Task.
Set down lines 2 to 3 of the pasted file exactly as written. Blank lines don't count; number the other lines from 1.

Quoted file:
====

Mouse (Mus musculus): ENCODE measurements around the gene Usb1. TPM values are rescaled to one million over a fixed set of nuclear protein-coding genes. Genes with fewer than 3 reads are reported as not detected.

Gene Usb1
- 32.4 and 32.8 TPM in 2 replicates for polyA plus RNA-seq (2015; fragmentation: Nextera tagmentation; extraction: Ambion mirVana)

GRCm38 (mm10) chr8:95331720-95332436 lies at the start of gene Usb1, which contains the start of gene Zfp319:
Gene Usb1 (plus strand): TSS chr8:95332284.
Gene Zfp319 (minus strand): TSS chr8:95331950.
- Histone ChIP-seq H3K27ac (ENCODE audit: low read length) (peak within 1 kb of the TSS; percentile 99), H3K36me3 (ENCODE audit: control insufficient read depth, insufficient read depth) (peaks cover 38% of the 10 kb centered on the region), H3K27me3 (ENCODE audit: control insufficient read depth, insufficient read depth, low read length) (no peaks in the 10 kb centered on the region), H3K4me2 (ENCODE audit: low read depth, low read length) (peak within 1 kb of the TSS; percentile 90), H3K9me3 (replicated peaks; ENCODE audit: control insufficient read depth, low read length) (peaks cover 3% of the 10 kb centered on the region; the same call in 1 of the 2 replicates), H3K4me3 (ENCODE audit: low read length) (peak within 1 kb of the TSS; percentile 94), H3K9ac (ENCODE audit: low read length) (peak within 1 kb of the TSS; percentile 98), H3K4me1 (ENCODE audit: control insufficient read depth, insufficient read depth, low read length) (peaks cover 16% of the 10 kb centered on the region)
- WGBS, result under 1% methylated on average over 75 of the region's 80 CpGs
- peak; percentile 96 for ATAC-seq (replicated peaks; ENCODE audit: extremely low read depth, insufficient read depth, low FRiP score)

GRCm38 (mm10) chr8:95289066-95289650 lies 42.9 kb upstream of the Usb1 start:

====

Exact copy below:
Gene Usb1
- 32.4 and 32.8 TPM in 2 replicates for polyA plus RNA-seq (2015; fragmentation: Nextera tagmentation; extraction: Ambion mirVana)